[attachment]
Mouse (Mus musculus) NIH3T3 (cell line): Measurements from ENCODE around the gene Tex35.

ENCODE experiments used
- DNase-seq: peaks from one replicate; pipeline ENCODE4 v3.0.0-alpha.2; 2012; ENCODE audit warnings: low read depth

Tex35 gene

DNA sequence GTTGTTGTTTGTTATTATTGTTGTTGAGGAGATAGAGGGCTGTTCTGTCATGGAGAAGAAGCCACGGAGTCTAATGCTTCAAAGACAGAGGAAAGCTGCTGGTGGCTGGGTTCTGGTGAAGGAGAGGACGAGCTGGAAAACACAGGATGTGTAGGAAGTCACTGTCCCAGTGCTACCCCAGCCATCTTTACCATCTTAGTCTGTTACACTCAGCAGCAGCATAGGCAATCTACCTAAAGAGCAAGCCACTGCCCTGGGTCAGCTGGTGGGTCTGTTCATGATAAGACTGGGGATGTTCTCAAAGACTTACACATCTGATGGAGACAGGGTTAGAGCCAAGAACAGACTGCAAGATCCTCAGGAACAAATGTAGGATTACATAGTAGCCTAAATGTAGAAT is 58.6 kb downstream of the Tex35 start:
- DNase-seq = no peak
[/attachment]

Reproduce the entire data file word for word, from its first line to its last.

Mouse (Mus musculus) NIH3T3 (cell line): Measurements from ENCODE around the gene Tex35.

ENCODE experiments used
- DNase-seq: peaks from one replicate; pipeline ENCODE4 v3.0.0-alpha.2; 2012; ENCODE audit warnings: low read depth

Tex35 gene

DNA sequence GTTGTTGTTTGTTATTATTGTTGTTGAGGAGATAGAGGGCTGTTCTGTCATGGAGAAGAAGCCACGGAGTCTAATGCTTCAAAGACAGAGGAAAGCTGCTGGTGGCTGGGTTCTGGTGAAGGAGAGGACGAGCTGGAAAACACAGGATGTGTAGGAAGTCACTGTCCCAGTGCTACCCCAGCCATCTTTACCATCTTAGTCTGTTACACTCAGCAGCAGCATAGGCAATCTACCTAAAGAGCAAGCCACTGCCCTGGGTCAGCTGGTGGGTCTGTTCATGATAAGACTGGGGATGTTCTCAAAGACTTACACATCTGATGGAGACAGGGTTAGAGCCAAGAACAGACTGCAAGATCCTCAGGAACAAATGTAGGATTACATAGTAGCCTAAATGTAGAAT is 58.6 kb downstream of the Tex35 start:
- DNase-seq = no peak